Oral Pharmacotherapy to Manage Erectile Dysfunction in Spinal Cord-Injured Men


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Abstract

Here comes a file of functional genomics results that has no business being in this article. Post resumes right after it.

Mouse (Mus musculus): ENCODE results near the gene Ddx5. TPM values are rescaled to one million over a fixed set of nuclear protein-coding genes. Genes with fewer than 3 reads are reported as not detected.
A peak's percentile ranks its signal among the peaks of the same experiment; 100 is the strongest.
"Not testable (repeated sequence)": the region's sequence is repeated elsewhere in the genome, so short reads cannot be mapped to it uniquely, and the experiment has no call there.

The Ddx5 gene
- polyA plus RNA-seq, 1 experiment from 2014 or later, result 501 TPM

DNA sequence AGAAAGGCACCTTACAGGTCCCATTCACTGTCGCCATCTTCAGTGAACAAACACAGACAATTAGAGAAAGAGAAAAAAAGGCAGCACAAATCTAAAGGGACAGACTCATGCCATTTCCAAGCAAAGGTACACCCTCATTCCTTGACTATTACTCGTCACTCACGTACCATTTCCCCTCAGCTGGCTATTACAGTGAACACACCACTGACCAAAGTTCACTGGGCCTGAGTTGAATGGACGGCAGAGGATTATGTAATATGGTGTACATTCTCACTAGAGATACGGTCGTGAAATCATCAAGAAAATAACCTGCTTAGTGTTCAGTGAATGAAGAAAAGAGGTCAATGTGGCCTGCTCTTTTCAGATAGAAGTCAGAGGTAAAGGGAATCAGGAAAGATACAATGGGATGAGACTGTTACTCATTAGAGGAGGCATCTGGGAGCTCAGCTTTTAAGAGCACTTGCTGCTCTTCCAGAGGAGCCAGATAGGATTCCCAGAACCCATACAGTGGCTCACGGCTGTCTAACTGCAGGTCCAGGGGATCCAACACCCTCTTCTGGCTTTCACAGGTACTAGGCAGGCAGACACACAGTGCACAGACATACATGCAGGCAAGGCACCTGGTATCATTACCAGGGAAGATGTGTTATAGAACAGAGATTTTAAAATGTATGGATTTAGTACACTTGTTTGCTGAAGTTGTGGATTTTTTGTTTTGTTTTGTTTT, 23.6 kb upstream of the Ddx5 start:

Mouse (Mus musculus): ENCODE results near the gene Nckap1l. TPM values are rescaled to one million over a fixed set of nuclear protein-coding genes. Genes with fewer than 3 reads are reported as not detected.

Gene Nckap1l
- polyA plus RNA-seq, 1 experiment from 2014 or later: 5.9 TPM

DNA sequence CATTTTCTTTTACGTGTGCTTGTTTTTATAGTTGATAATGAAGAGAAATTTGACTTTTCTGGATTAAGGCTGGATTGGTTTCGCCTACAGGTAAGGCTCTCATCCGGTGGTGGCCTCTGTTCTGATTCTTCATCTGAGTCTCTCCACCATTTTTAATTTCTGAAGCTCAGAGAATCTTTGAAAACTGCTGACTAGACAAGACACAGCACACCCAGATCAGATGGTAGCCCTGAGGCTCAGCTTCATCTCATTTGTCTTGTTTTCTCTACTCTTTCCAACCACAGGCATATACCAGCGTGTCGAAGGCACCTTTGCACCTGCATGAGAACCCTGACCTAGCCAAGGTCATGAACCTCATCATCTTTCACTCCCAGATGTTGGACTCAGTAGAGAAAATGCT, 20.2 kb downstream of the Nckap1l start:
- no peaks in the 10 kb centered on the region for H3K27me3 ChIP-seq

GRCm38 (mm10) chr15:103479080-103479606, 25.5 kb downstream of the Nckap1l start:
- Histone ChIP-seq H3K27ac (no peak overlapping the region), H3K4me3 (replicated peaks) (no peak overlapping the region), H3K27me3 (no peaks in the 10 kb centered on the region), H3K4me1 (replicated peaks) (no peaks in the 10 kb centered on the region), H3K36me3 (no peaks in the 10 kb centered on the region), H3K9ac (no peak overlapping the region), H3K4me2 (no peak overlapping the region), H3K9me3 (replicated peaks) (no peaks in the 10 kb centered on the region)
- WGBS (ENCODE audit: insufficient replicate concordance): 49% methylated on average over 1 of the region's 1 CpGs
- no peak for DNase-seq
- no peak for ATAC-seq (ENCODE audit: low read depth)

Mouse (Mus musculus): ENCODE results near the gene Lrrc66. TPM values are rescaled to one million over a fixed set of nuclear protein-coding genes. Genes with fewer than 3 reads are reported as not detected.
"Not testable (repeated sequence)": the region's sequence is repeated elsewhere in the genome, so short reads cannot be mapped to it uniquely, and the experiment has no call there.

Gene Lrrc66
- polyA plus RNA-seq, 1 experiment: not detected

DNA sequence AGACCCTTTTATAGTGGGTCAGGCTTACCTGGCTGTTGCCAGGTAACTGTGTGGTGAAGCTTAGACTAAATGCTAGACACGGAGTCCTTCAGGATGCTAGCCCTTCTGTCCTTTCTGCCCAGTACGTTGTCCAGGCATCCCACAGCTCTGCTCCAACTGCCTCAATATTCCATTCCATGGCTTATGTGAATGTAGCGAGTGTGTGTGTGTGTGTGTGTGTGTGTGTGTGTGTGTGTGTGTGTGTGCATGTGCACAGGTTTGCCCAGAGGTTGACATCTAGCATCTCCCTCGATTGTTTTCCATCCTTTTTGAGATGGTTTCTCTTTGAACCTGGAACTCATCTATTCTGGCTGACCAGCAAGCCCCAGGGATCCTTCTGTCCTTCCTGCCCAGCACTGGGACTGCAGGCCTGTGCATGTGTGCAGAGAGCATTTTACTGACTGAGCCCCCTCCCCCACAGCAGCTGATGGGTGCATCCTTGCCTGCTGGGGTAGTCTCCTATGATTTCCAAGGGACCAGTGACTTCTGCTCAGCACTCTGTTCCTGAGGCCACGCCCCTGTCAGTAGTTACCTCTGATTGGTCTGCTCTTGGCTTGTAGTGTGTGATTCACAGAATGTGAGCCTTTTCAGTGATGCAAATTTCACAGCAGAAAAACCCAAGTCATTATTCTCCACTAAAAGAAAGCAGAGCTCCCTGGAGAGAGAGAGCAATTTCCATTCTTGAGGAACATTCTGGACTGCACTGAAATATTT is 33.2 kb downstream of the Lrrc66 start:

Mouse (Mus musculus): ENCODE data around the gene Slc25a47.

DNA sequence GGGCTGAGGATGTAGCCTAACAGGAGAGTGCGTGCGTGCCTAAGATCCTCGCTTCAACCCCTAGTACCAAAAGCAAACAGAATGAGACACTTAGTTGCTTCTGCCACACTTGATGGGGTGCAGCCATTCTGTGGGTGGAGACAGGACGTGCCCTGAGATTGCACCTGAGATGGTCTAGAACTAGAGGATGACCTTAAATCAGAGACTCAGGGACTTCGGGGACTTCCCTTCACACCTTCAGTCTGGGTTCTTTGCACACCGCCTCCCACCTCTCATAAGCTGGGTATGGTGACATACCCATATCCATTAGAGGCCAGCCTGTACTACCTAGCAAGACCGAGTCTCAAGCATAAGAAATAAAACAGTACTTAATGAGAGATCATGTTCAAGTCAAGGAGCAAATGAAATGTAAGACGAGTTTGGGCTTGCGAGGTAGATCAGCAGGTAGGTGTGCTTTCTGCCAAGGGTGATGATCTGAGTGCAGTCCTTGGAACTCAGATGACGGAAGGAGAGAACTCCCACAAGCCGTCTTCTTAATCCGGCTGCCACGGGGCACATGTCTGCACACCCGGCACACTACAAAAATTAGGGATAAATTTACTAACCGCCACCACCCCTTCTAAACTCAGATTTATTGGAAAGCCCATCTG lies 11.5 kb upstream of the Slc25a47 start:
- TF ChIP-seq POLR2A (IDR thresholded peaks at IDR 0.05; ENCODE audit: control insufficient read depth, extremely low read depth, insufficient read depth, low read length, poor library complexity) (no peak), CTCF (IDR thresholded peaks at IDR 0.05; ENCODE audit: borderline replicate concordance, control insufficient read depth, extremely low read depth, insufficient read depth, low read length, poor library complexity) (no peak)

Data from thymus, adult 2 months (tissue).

Background:Until recently, approved available treatments for neurogenic sexual disorders related to spinal cord injury (SCI) included intracavernosal injection or intraurethral delivery of vasoactive agents such as PGE1, alprostadil, vacuum constriction devices, and surgical implantation of penile prosthetic devices. Improved understanding of penile physiology led to the development of sildenafil as the first oral pharmacotherapeutic agent available to successfully treat erectile dysfunction (ED) in men with SCI.Materials and Method:We reviewed the current English literature related to oral pharmacotherapy to treat ED in men with SCI including emerging oral agents that have yet to be tested in the SCI population.Results:Sildenafil is the most extensively studied oral agent to treat ED in spinal cord-injured patients. The results are invariably favorable, and the drug is safe in men with SCI T5 and above. Emerging agents, including sublingual apomorphine and vardenafil, have yet to be adequately studied in the SCI population.Conclusion:Clinicians caring for spinal cord-injured patients should remain informed of the current developments in oral pharmacotherapy of ED in men with SCI. Prospective, randomized trials involving a large number of participants with SCI should be encouraged to objectively measure the merit and safety of these emerging oral erectogenic agents in this patient population.

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